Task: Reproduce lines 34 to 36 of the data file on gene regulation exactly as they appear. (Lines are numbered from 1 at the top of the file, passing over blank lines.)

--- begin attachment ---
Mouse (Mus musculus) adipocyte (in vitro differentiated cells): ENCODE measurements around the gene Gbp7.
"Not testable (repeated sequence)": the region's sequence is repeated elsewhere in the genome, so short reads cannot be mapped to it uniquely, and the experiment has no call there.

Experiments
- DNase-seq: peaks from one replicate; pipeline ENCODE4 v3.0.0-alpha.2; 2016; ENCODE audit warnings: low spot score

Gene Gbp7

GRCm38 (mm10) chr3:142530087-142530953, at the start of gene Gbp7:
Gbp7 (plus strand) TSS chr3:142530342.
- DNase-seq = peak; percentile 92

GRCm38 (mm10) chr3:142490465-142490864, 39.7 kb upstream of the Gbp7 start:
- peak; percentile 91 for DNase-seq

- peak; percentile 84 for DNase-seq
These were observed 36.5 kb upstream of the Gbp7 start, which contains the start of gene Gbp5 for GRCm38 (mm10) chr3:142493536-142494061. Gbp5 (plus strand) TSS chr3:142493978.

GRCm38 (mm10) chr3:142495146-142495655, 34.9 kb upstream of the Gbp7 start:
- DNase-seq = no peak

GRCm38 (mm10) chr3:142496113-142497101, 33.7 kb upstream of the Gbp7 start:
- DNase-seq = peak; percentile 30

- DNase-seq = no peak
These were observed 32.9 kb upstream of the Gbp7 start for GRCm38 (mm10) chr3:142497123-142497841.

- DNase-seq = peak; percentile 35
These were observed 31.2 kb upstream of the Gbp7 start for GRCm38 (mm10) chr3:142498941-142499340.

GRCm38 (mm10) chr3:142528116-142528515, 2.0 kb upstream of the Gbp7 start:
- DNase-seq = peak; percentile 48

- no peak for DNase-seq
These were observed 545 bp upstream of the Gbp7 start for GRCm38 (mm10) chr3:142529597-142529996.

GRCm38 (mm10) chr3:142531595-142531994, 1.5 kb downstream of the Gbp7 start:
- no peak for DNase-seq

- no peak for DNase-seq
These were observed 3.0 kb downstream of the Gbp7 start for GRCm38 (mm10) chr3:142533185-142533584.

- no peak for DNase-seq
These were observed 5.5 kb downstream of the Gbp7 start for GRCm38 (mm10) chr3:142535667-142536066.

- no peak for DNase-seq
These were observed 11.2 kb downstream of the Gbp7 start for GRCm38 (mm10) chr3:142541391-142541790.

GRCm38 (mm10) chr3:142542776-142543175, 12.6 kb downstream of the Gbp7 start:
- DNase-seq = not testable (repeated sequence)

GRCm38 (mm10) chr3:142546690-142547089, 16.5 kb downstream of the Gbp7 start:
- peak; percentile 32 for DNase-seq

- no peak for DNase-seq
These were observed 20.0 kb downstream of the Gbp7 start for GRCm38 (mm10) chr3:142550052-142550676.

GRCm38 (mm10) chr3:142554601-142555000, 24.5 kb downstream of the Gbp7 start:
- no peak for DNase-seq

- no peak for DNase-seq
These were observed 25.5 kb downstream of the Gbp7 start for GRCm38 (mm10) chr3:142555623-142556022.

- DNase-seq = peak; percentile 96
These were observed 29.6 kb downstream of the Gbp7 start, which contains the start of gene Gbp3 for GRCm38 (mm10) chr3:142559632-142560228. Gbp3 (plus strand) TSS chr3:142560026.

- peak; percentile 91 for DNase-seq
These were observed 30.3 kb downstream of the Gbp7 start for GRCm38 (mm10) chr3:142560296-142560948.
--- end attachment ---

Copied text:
- DNase-seq = not testable (repeated sequence)

GRCm38 (mm10) chr3:142546690-142547089, 16.5 kb downstream of the Gbp7 start:
- peak; percentile 32 for DNase-seq